Should you rush to buy a house anticipating high inflation?

Case Notes 24. This post takes the contrarian view that you  should not rush into buying a house despite the expected high inflation environment. 
Should you rush to buy a house anticipating high inflation

The Western world is currently experiencing high inflation. But Bank Negara in May 2022 projected Malaysia’s headline inflation to average between 2.2 % to 3.2 %.

There is anecdotal evidence to suggest that if we ignore the price-controlled items, the inflation rate would be higher.
  • The price of petrol RON 97 at the end of May 2022 was 19 % higher than that at the end of April 2022.
  • The head of the Mydin hypermarket chain has urged the government to raise the ceiling price for standard chicken by 11 % from RM 8.90 per kg to RM9.90 per kg. (Source: FMT)

Malaysia may be entering a high inflation phase. The general view is that house prices will go up in a high inflation situation. But the effects of high inflation are not on prices per se. We also have to contend with the measures taken by the authorities to control inflation. 

Interest rates may go up. Steps may be also taken to cool the economy that in the worst-case scenario leads to an economic contraction. We know that higher interest rates will mean higher mortgages. An economic depression may affect household income, which in turn, may affect the buyer’s ability to secure the housing loan.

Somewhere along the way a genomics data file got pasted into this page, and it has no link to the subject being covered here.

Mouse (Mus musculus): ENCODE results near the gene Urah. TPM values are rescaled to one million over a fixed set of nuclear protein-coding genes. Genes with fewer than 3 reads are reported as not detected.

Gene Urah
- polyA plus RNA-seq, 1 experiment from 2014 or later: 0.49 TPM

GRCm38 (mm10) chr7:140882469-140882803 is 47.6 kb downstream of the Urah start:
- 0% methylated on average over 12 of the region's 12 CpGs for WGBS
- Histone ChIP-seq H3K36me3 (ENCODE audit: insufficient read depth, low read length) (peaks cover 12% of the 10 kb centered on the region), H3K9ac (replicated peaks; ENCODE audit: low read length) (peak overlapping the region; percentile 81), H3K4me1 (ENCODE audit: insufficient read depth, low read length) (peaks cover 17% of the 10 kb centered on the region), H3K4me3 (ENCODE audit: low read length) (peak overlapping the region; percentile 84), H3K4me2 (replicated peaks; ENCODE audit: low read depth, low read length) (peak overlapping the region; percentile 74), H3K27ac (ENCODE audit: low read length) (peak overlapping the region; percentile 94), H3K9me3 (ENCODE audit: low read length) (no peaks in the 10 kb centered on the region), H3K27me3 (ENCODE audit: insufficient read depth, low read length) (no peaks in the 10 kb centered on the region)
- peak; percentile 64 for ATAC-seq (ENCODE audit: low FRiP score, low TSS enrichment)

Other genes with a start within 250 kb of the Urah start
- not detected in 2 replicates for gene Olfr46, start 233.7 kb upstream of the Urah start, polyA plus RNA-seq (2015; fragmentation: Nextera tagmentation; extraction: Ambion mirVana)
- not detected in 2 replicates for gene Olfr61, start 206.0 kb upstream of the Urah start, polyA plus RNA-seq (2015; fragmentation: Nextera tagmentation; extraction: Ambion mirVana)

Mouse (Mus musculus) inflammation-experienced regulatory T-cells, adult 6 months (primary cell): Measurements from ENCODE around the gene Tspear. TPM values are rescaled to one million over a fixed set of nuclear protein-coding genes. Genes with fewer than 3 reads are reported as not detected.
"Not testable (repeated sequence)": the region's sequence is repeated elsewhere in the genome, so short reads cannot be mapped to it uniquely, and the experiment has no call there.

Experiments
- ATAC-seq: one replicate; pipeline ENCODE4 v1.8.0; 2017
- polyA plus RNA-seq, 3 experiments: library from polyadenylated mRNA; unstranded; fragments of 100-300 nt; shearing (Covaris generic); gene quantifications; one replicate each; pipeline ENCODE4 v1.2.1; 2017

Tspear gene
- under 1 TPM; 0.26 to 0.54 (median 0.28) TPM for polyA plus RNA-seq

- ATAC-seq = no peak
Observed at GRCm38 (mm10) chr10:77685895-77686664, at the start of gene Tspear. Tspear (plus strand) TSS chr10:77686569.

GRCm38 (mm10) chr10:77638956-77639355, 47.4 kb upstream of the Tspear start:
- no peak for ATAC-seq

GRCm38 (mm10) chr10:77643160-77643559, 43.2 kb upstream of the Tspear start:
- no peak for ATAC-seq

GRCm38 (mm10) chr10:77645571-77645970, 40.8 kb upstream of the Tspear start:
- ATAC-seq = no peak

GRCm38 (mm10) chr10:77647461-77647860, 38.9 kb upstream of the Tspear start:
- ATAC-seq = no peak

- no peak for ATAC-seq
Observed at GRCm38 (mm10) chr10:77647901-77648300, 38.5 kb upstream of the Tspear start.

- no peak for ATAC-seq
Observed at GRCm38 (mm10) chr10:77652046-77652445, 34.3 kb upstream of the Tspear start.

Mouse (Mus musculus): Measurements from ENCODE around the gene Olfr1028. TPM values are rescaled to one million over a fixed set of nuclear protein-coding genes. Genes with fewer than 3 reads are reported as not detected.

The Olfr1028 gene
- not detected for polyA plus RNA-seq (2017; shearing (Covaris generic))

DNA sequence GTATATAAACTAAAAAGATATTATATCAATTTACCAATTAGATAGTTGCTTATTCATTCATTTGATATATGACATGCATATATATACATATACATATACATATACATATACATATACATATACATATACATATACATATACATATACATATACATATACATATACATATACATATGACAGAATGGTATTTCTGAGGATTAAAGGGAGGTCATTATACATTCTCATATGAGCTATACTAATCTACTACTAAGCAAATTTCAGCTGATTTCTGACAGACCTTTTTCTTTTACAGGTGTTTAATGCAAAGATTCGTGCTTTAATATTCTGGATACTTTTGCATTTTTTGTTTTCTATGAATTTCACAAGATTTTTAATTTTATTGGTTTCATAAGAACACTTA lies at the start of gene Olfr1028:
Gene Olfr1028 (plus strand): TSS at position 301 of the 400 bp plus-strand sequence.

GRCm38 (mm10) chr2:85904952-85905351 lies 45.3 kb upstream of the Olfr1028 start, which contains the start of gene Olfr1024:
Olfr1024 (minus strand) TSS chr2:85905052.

These are of course general views. But do they apply to Malaysia and do you need to rush to buy a house in anticipation of high inflation?

Based on the historical evidence, there is no need for Malaysians to rush into buying a house during periods of high inflation. Read on if you want to know how I came to such a conclusion.


  • Inflation Indicators
  • High Inflation History
  • High Inflation vs % Change in HPI
  • High Inflation vs Borrowing Rates
  • High Inflation vs Household Income
  • Conclusion

There is a correlation between house prices and inflation rates. In the Malaysian context, over the long term, house prices as represented by the HPI will increase at a faster rate than the CPI.

Many have thus projected the same pattern in a high inflation environment. In words, house prices are projected to spike during periods of high inflation. On top of this, there may be other impacts resulting from the authorities’ efforts to control inflation eg interest rates may go up.